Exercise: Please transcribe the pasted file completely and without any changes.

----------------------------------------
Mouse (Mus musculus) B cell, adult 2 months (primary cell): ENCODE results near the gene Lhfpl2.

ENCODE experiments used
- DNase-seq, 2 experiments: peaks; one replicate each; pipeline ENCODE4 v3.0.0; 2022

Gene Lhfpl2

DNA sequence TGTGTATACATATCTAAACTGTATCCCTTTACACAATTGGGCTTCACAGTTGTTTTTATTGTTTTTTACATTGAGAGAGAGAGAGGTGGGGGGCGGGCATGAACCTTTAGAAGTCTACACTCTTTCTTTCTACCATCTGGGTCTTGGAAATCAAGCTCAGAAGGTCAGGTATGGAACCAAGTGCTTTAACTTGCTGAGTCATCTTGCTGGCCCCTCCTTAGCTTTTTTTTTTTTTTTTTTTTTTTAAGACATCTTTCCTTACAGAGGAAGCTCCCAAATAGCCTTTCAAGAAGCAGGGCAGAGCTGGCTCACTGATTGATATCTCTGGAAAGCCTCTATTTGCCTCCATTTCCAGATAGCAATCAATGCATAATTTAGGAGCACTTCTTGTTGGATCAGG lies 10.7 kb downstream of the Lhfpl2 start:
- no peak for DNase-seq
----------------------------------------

Mouse (Mus musculus) B cell, adult 2 months (primary cell): ENCODE results near the gene Lhfpl2.

ENCODE experiments used
- DNase-seq, 2 experiments: peaks; one replicate each; pipeline ENCODE4 v3.0.0; 2022

Gene Lhfpl2

DNA sequence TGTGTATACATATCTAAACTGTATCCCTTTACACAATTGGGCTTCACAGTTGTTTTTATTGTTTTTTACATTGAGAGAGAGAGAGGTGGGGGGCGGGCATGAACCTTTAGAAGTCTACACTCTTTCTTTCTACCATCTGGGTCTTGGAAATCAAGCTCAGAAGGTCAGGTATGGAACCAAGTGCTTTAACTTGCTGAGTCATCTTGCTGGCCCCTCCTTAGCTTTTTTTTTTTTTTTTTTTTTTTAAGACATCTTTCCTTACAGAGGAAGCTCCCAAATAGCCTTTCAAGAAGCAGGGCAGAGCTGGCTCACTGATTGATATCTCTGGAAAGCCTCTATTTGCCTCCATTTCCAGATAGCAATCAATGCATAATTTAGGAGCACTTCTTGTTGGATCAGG lies 10.7 kb downstream of the Lhfpl2 start:
- no peak for DNase-seq